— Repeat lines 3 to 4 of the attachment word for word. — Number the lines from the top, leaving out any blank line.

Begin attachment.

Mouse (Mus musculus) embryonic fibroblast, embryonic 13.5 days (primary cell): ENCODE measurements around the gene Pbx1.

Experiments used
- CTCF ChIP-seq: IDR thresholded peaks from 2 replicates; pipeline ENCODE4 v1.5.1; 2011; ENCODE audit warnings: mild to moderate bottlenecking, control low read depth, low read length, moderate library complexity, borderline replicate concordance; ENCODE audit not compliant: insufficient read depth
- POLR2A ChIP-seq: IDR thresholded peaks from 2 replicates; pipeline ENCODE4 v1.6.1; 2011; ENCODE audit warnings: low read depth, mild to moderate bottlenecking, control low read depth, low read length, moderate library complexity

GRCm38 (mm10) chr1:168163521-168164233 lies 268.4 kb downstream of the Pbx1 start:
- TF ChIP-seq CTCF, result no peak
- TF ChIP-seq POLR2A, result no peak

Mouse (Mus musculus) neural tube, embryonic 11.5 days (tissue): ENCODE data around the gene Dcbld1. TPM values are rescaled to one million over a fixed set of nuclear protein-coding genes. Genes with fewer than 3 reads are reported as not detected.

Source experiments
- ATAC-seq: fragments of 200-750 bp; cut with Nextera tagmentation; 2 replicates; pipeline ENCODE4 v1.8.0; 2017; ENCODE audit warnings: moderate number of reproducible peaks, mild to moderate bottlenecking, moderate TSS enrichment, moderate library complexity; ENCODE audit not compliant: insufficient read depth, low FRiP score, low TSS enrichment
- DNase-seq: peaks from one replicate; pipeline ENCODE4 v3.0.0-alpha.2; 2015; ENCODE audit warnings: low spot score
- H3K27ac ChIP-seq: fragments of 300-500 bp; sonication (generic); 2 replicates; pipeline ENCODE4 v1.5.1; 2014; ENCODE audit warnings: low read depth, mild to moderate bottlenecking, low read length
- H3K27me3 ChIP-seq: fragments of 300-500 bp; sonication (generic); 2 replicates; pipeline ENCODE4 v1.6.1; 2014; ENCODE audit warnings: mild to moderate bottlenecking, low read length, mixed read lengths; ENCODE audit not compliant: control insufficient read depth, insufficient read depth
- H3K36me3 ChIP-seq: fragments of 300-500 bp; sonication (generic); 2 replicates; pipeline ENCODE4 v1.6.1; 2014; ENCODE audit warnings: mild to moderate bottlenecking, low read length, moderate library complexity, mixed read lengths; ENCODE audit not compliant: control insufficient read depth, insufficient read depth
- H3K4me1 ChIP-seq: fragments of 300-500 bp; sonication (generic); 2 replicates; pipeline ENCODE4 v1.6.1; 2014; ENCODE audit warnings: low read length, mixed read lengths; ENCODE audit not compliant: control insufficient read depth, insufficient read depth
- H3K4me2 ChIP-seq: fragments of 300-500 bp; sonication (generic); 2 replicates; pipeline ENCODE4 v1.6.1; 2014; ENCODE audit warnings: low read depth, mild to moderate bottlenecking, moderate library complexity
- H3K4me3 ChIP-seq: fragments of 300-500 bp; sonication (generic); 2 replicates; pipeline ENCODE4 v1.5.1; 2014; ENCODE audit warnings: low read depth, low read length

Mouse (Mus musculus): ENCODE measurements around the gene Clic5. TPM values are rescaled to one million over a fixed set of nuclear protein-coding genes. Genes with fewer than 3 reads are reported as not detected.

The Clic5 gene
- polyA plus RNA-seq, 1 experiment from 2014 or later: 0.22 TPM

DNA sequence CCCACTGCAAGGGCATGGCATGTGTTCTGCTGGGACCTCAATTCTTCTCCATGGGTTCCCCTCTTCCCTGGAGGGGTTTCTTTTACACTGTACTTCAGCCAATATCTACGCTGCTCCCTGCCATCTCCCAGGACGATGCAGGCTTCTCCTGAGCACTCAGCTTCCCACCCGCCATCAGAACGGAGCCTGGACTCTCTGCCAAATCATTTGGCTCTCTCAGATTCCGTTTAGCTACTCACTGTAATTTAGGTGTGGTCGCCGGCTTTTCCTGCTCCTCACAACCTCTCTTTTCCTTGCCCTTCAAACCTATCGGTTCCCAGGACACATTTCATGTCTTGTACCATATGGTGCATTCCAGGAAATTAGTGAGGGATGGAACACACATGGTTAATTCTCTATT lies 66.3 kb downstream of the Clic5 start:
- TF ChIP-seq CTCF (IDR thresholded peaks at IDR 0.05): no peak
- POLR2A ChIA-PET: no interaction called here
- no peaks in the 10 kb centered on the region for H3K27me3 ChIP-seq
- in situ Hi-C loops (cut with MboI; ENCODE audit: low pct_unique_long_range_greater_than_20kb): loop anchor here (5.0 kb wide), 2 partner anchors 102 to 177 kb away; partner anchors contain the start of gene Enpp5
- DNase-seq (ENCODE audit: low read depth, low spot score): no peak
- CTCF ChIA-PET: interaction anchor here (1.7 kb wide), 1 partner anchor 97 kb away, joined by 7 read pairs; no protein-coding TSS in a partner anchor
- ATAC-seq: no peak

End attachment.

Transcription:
- CTCF ChIP-seq: IDR thresholded peaks from 2 replicates; pipeline ENCODE4 v1.5.1; 2011; ENCODE audit warnings: mild to moderate bottlenecking, control low read depth, low read length, moderate library complexity, borderline replicate concordance; ENCODE audit not compliant: insufficient read depth
- POLR2A ChIP-seq: IDR thresholded peaks from 2 replicates; pipeline ENCODE4 v1.6.1; 2011; ENCODE audit warnings: low read depth, mild to moderate bottlenecking, control low read depth, low read length, moderate library complexity